11. What was the article about specifically? yea on the series? I just was gifted 3/4 of the series from my Mom I didn't take all of them (could only carry so much!)... left the American, German and French ones at her place. I have found memories of sitting on the kitchen floor pulling these cookbooks out and looking at all the pictures. I didn't appreciate the spiral ones at that time
  12. there are also those tasty casein opiates from cheese... yum my adopted comforts: - I kiss the earth for showing the way of Chilaqueas. My favorite style is made with masa and skips the tortilla chip part of the process. When served up as a thick slab with sour cream, I always think of it as a sort of savory cake. - I know its not a particular food, but dim sum is an amazing comfort food group for me. - pad thai, its a wonderful marriage of sweet, and crunch, and salt and tang. Pad thai was also my gateway drug to tofu, especially when fried up.
  13. I too was thinking of the Surreal Gourmet (Bob Blumer). He has a fake eggs with peach halves that is cute.
  14. I had a brief professional career making ceramics... looking at tableware and then deciding you can make it easier (and cheaper) than buying it is dangerous! So uh, yeah, add me to the list. favorite self made ware that I could never find (hence why I had to make it)... spikey cups "dog collar" cups There is a Portland OR area potter who makes pirate themed plates and such- its sucha hoot!
  15. maybe try egg whites as the glue? So... given hollandaise and frosting: is this a sweet or a savory dish? I could also see making this out of chocolate using candy making techniques... kind of like DIY cadbury eggs. Also, I swear I just read something about DIY eggs in a liquid nitrogen thread that was cute. looking up thread... Liquid Nitrogen mock egg idea (sugar and alcohol)
  16. I love the idea of chocolate marshmallows and white chocolate ganache! ← Excellent amccomb! After being inspired by the marshmallow thread I made mini smores tarts, with a baked butter/sugar/graham cracker crust, a thin swipe of chestnut puree (jam would also be great), a layer of ganache, then topped with freshly made marshmallow. They are very sweet and best served in small wedges. I played with toasting and then cutting and vice versa. Still not sure which method I prefer. It's tough getting a clean cut. To toast on site- use a blow torch fromthe hardware store. Very easy to opperate and gives great results. I'd love to make the tarts again with - white chocolate ganache and strawberry marshmallow - passionfruit marshmallows and coconut ganache
  17. You could also spread the ganache on cookies or graham crackers and pop them into the freezer. We would do this with frosting as a kid. It gets all chewy firm good! I've been on a marshmallowmaking binge the last couple of weeks... You could make some excellent 'smores with ganache as your chocolate layer! I'm thinking strawberry marshmallows with white chocolate ganache...
  18. You mean you haven't made any yet? (I studdied the whole thread!) I remember having mallomar like cookies with a smidge of raspberry jelly between the cookie and the marshmallow! I have to admit, homemade Mallomars in various flavors are begging to be made! ... like passionfruit marshmallow on top of a coconut cookie covered in white chocolate... :drool:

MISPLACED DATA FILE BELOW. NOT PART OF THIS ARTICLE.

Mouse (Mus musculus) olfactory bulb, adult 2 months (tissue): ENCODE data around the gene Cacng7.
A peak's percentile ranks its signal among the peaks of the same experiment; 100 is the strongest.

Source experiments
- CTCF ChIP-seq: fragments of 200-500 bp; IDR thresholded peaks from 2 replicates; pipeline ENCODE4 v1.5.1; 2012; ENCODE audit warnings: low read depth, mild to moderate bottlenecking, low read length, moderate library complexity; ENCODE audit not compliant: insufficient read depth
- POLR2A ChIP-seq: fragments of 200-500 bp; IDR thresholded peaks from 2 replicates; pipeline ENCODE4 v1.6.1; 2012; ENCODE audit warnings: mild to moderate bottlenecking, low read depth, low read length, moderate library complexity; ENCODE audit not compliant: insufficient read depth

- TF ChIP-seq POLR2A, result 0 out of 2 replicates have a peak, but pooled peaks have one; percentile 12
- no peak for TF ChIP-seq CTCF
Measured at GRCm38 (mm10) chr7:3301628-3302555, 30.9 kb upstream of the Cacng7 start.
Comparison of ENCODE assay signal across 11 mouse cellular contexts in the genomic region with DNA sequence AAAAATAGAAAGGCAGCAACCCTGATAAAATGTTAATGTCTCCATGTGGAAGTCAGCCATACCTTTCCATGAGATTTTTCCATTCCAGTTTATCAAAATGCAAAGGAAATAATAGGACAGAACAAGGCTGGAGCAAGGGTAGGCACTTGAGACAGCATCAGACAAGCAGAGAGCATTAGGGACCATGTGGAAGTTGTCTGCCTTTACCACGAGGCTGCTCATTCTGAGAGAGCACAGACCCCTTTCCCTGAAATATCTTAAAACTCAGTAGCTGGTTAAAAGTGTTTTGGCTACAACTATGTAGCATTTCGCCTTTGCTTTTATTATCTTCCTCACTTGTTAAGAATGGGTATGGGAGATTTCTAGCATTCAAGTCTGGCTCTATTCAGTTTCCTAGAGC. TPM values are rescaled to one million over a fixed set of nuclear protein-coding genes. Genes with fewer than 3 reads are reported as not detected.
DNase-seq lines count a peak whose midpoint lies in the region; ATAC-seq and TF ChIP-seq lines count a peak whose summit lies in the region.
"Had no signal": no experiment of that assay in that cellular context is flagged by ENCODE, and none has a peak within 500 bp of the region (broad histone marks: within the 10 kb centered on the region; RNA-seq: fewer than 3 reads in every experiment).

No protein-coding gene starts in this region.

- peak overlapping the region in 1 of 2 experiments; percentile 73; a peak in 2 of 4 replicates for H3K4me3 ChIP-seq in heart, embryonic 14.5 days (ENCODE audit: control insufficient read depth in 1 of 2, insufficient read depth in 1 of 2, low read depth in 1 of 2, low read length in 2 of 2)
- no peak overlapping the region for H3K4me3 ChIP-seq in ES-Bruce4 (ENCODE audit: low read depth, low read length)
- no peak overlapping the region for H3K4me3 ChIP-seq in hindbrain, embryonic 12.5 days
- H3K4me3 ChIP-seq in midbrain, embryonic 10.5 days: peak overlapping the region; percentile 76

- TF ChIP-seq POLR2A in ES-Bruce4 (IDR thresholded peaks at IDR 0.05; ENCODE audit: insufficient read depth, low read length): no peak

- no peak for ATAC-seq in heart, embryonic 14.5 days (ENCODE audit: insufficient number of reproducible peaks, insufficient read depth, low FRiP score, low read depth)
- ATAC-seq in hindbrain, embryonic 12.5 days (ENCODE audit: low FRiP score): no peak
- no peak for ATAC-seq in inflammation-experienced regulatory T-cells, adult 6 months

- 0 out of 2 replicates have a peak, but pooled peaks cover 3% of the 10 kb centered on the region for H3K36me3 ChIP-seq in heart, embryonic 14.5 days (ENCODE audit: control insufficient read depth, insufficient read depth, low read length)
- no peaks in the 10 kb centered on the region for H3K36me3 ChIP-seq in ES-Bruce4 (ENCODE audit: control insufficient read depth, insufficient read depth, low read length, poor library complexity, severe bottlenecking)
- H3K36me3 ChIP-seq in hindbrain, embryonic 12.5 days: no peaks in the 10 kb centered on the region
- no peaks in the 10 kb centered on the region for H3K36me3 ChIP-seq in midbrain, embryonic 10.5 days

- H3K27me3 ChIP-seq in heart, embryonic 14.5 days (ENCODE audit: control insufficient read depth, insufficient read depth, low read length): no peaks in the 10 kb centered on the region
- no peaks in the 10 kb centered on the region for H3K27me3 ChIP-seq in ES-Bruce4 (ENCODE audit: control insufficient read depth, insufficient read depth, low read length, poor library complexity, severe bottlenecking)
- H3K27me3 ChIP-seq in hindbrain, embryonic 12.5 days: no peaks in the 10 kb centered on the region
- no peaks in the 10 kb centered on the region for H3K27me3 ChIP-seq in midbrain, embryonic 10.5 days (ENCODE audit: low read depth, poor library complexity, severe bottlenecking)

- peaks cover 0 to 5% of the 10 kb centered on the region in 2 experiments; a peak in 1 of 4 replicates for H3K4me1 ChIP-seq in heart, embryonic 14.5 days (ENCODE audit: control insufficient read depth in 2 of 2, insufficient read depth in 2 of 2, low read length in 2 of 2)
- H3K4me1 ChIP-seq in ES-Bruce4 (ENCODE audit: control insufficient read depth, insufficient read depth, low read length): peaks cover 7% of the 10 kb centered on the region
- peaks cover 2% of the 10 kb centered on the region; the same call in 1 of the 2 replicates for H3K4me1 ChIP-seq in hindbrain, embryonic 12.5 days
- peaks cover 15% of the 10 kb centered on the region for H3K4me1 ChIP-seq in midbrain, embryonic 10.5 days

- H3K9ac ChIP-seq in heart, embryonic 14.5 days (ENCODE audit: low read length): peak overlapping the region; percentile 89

19. no no no... they are dehydrated berries. So dehydrated that they are crunchy... cheetos consistency The brand I have familiarity with is the "Just Tomatoes, etc", website here. They crumble really easy since they are so brittle dry, hence the fun applications making fruit dust.
  20. I had fun making a batch of Neil's strawberry with my new Kitchen Aid. And have some good tips to report: - Rice flour works well in lieu of potato starch. - Also, I flavored the dusting powder by making fruit dust to add to the powdered sugar/rice flour mix. Added a cup of freeze dried berries to food processor with the rice flour and powdered sugar. Makes the dust a wonderful pink with a touch more flavor. I only had freeze dried raspberries on hand- which I used with strawberry marshmallows- next time I want to do strawberry dust! chocolate dipped with a smidge of fruit dust. The contrast between the soft marshmallow and the crisp chocolate on a half dipped square is interesting. I think dipping it whole in white chocolate, then half in dark would be great.
  21. Wow. I've been behind on my eGullet and finding this now is such a reward for checking back in! My recent favorite... - dark chocolate with pomegranate a wonderful drool conjuring chocolate from Eugene's Kitchen Witch (Michelle Lodjic at the Holiday Market) taught me this one - and thyme with vanilla via a wonderful creme brulee McAuliflower- who digs chocolate with raspberry & pistachio cherry biscotti & lavender truffles
  22. I too got a stand mixer for Christmas- joy! I recommend making marshmallows! I made nightscotsman's strawberry marshmallows, right after making some egg nog that is. I really enjoyed them and being a marshmallow pusher...
  23. Just last night we were watching one of those restaurant make-over shows (this one wasn't a disaster like the Grapefruit Moon one, euuugh, that designer still gives me the shivers...). The chef took this restaurant's menu and aimed to minimize the menu offerings. It seems like a good move to simplify and specialize your menu in this way. He used it as a tactic to help cut cost and to help with ingredient management. It's kind of like good design- you want to distill your goodness, not dilute it in fluff.
  24. thanks for the scanning feedback! That's definitely something I'm interested in spending some time doing. No bets on when I'll get it done though! Anyone want to beat me to it? (scanning in their cookbook's indexes that is...) I have an epson scanner (epson perfection 1250), and haven't touched the software that came with it. I prefer to import via photoshop. I'll try to dig around for free word recognition software.
  25. Consider scanning the indexes into your computer. ← Except scans would produce pdf's or images, not word documents. For me the key to the index's is that they be searchable by contained words.